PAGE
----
Inside the End of KidsFest, and What LEGO Has in Store Next – Event Marketer

Inside the End of KidsFest, and What LEGO Has in Store Next – Event Marketer
Deconstructing LEGO: Inside the End of KidsFest, and What's in Store Next

Inside the End of KidsFest, and What LEGO Has in Store Next

Our exclusive Q&A with LEGO head of events Vince Rubino


Lego_vince rubino_figurine

“Vince Rubino,” senior manager-event marketing at LEGO.

Put yourself in Vince Rubino’s shoes. You’ve got a program that’s been running for seven years. One that’s attracted more than a million attendees across 30 cities in the U.S. and Canada. And over its lifespan, it has garnered a fervently loyal following and an impressive 55 percent Net Promoter Score.

Would you end it?

The question cuts right to the heart of many long-running, successful programs, especially ones that are super interesting and super fun—all terms that apply to LEGO KidsFest. That was the conundrum that confronted Rubino, senior manager-event marketing and events at LEGO, who oversees “brand-in-hand” programs such as the LEGO Americana Roadshow and LEGO Experience Tour, along with other grassroots events, mall tours and trade shows for the brand. And yes, KidsFest, which has been retired. At least for now.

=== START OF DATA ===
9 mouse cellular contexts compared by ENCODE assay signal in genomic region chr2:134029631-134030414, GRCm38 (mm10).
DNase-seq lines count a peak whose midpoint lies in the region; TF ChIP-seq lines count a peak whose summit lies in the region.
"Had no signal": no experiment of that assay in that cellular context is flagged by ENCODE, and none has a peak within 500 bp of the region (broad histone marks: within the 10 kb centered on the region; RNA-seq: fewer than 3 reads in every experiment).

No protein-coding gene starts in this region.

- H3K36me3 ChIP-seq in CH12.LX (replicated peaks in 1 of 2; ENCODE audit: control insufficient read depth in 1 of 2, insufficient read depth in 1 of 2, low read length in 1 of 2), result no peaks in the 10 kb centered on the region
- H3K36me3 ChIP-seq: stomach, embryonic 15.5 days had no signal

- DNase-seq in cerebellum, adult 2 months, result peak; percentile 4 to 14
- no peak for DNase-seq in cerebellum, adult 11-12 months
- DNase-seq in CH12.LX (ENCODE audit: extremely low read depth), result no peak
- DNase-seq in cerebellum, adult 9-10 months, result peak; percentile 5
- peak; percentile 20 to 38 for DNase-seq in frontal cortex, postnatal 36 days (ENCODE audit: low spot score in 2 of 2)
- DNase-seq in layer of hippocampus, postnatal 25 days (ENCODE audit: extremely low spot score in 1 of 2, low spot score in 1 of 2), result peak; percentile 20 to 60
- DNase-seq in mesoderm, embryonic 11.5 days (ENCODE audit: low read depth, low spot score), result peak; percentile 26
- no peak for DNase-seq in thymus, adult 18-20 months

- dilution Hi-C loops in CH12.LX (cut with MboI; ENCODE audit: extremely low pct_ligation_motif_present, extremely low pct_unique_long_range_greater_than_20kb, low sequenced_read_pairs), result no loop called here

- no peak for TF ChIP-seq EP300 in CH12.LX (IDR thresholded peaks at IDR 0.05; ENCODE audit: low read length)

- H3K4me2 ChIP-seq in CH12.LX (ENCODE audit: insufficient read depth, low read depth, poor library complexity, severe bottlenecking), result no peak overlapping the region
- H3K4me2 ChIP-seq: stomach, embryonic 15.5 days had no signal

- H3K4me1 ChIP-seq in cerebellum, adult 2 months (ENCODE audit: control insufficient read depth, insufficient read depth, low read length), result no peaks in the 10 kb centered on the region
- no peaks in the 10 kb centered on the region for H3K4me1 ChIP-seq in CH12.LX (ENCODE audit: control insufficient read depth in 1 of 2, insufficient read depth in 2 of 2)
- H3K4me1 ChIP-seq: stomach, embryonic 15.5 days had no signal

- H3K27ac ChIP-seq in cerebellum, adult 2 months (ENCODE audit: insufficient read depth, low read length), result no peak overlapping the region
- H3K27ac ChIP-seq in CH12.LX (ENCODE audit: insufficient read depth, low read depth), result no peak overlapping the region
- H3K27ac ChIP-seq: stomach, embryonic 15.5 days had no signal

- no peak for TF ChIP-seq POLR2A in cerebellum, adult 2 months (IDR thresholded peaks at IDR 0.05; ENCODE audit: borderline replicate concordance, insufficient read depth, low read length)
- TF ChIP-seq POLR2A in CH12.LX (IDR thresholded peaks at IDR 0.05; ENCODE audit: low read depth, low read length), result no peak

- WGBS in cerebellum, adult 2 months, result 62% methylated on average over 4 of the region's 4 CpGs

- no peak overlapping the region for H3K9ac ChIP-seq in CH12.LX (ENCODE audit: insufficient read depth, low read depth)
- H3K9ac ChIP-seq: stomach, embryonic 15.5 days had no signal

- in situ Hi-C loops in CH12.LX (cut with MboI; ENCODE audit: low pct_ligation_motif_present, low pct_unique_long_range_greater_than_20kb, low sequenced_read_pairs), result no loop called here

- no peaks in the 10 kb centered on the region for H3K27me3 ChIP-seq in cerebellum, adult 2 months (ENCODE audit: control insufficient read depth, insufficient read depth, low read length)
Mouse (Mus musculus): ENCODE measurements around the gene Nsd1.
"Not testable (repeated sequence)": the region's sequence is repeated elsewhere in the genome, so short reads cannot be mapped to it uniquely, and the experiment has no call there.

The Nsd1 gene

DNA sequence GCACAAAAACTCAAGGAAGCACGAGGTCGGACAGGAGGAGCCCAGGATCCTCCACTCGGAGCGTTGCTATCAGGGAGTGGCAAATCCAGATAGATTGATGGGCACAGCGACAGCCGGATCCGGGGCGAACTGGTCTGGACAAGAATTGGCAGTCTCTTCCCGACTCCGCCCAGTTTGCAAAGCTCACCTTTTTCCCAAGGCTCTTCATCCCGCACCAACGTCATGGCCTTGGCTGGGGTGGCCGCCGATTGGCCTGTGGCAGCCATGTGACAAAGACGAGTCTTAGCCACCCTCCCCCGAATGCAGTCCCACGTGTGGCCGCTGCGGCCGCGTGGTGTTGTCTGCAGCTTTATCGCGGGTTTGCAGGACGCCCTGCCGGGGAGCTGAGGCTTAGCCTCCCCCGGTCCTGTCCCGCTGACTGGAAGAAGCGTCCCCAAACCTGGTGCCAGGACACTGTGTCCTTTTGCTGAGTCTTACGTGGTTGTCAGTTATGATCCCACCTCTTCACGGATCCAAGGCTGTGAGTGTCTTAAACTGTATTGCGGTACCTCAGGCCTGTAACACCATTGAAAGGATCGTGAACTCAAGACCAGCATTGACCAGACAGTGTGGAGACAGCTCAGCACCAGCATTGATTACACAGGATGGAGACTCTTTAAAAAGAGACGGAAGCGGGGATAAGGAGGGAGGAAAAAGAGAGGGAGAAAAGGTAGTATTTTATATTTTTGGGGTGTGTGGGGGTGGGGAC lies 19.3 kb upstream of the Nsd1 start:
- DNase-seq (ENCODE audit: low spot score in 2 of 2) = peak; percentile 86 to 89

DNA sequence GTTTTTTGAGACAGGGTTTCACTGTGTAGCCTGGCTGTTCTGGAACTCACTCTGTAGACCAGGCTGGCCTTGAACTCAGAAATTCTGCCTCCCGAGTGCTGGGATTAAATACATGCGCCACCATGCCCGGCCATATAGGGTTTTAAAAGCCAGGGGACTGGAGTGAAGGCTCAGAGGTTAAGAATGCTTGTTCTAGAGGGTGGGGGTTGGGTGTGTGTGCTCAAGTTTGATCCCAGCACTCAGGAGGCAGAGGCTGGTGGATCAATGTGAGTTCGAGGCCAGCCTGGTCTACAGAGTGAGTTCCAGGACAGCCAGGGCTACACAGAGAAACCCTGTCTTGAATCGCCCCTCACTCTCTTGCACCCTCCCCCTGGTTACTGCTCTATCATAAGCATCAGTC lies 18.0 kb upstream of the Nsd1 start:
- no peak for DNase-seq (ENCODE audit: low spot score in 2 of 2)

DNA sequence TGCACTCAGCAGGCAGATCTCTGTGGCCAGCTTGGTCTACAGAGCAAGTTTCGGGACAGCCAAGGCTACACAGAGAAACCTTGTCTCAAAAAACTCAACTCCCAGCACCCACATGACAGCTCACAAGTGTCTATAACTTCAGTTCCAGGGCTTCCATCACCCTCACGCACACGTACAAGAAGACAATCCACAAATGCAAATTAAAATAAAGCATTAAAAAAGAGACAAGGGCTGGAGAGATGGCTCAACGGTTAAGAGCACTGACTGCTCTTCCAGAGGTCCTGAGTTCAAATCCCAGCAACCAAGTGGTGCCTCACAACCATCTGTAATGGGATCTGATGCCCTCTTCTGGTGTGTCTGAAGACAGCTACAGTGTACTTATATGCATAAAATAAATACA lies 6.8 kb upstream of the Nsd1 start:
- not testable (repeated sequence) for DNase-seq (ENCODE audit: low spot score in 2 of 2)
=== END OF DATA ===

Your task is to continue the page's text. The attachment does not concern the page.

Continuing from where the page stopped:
In this exclusive interview, Rubino cautions against falling in love with an event “just because it works.” The time had come, he says, to question what KidsFest should be and whether a different business model would work as effectively. His answer? The LEGO World of Creativity Tour, which is focused on the imaginative play inherent to the LEGO brand instead of intellectual properties such as LEGO Ninjago, LEGO BIONICLE or LEGO play themes. The creativity tour will launch in July and make six stops through November in smaller markets that LEGO hasn’t visited before and is designed for smaller crowds of 3,000 to 4,000 as opposed to the massive numbers of KidsFest attendees.

We discussed with Rubino the factors that went into this decision and what it means for the brand. And, even more important, what’s next for LEGO and its legions of fans of all ages. Read on for more insights from this industry veteran.


Event Marketer: What factors did you consider before bringing a successful program like KidsFest to an end?

Vince Rubino: With every program, you look at it, and ask yourself if you can update it, refresh it, what you need to do with it from a brand or event marketing perspective and whether the program is meeting the needs of the company. You have to be careful not to fall in love with an event just because it has always worked. You need to analyze it and make sure it is still working for you.


EM: What changed over the course of seven years?